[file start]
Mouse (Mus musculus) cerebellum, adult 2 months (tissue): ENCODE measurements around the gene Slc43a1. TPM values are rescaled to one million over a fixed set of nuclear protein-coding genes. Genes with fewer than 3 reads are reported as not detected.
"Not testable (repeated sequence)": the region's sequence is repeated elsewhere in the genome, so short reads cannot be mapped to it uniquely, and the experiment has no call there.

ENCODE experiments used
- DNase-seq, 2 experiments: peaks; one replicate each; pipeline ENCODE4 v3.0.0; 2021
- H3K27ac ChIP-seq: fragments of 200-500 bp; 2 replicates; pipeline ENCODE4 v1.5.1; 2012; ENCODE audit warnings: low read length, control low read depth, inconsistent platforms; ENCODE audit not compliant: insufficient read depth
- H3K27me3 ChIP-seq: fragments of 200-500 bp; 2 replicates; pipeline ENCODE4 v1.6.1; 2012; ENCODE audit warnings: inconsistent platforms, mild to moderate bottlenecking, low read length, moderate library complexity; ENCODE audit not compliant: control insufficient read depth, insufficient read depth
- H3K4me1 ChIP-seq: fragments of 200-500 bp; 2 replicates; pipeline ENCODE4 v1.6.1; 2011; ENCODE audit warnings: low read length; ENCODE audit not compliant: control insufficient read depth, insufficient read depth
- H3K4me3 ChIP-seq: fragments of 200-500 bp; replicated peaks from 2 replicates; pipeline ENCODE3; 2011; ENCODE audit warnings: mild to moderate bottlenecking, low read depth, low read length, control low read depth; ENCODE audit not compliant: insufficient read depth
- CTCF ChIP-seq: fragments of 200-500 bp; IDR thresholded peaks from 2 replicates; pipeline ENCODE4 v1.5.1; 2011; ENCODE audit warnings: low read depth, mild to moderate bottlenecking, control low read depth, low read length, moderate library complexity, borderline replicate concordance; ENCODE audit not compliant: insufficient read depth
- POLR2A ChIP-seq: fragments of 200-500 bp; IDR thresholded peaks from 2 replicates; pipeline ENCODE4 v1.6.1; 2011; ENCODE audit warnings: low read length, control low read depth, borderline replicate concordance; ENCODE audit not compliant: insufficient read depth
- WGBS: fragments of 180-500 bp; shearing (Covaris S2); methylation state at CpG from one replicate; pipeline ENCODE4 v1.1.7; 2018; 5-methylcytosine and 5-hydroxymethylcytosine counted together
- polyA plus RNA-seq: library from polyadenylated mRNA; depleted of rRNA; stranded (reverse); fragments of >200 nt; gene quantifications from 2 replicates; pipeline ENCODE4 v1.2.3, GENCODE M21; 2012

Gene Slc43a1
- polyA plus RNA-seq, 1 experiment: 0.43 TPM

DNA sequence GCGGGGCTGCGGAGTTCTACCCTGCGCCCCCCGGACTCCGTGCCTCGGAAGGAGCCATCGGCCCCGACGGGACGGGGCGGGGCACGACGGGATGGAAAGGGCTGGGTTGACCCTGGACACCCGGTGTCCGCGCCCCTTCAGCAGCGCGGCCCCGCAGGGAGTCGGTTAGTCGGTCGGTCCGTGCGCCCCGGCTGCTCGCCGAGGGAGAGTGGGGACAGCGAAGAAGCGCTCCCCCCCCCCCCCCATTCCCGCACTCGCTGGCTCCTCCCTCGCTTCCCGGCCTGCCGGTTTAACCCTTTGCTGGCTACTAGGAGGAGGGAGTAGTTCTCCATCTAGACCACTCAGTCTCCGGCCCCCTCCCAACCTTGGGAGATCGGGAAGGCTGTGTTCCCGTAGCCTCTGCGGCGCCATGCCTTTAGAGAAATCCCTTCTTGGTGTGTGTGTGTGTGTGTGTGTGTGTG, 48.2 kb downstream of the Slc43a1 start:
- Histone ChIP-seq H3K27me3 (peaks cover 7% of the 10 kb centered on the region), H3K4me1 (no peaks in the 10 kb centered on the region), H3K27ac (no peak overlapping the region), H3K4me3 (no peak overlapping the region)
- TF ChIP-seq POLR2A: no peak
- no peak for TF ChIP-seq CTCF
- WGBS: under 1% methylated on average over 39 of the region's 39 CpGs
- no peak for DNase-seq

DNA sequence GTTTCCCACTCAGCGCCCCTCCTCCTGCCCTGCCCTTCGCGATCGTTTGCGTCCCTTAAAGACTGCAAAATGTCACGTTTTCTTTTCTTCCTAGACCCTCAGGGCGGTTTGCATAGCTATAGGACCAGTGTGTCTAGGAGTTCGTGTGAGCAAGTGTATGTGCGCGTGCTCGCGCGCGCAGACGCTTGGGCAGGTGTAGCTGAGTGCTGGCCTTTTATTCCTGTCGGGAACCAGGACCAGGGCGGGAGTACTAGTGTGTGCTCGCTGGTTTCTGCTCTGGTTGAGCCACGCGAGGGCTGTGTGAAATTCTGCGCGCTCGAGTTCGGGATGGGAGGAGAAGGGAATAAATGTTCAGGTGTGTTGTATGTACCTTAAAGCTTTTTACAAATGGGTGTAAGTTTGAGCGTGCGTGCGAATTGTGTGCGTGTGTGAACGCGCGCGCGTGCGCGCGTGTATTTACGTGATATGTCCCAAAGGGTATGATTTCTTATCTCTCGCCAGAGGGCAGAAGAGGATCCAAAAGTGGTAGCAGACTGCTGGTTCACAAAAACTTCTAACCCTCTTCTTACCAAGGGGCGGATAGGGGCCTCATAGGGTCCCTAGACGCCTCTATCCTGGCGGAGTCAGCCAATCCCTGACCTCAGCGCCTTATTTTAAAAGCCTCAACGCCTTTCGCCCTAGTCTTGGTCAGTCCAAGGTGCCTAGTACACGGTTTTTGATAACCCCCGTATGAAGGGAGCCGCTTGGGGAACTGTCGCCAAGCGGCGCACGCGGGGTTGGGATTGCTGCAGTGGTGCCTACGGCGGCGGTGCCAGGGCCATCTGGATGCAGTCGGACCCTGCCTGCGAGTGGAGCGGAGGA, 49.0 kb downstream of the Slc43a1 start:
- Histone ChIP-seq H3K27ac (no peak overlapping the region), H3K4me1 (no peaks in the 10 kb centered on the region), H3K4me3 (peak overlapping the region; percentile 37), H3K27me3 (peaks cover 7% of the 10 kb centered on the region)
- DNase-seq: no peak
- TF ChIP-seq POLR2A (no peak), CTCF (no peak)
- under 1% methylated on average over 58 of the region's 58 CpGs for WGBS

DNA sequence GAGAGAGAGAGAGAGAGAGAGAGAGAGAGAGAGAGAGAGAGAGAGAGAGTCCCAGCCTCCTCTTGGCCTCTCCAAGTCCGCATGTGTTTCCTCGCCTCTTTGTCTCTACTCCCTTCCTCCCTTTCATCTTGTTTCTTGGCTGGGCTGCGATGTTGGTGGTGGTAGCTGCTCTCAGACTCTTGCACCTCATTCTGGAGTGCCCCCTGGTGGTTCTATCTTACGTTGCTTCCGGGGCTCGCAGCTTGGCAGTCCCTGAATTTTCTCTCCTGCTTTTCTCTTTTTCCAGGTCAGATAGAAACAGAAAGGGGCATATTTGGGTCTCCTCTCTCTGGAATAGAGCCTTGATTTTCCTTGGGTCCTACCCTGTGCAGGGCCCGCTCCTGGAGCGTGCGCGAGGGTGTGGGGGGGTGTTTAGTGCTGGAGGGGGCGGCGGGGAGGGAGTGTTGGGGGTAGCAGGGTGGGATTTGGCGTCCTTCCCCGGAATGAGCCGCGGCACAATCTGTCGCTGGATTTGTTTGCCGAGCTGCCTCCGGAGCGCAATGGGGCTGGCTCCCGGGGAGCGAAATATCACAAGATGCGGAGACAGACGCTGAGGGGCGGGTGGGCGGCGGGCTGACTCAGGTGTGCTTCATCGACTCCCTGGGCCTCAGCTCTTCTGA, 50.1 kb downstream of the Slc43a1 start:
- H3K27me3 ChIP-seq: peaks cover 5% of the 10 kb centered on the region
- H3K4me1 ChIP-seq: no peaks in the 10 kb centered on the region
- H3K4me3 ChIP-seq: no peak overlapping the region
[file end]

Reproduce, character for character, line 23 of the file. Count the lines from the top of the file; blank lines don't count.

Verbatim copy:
- DNase-seq: no peak